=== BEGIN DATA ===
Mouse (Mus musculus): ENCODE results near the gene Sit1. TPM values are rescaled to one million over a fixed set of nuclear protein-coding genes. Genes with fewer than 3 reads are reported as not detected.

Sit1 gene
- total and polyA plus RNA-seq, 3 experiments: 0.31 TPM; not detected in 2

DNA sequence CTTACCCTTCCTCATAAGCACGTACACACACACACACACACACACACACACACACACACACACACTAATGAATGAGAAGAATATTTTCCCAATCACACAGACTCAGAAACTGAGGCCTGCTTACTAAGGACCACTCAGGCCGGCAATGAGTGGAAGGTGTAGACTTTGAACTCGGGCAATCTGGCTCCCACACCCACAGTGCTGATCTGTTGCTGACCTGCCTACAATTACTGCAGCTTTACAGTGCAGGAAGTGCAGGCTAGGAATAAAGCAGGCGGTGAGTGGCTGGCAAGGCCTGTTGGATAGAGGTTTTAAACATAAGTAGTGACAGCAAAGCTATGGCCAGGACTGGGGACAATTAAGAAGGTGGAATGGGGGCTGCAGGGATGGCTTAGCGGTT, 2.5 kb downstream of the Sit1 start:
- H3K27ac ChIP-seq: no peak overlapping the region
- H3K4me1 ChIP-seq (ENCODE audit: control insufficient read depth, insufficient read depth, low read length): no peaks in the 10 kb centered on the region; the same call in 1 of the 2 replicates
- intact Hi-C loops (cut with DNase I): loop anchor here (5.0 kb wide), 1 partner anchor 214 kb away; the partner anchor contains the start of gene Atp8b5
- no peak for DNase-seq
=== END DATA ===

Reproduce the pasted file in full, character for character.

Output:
Mouse (Mus musculus): ENCODE results near the gene Sit1. TPM values are rescaled to one million over a fixed set of nuclear protein-coding genes. Genes with fewer than 3 reads are reported as not detected.

Sit1 gene
- total and polyA plus RNA-seq, 3 experiments: 0.31 TPM; not detected in 2

DNA sequence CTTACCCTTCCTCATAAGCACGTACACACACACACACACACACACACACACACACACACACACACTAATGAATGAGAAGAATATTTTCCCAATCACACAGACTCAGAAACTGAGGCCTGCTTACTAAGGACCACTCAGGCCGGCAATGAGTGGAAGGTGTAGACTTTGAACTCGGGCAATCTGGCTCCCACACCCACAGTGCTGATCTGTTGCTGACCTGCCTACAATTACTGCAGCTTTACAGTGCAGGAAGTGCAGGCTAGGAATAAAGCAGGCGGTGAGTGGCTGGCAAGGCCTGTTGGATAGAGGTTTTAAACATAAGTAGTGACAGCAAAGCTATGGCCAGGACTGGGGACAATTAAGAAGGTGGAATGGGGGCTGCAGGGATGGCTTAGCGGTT, 2.5 kb downstream of the Sit1 start:
- H3K27ac ChIP-seq: no peak overlapping the region
- H3K4me1 ChIP-seq (ENCODE audit: control insufficient read depth, insufficient read depth, low read length): no peaks in the 10 kb centered on the region; the same call in 1 of the 2 replicates
- intact Hi-C loops (cut with DNase I): loop anchor here (5.0 kb wide), 1 partner anchor 214 kb away; the partner anchor contains the start of gene Atp8b5
- no peak for DNase-seq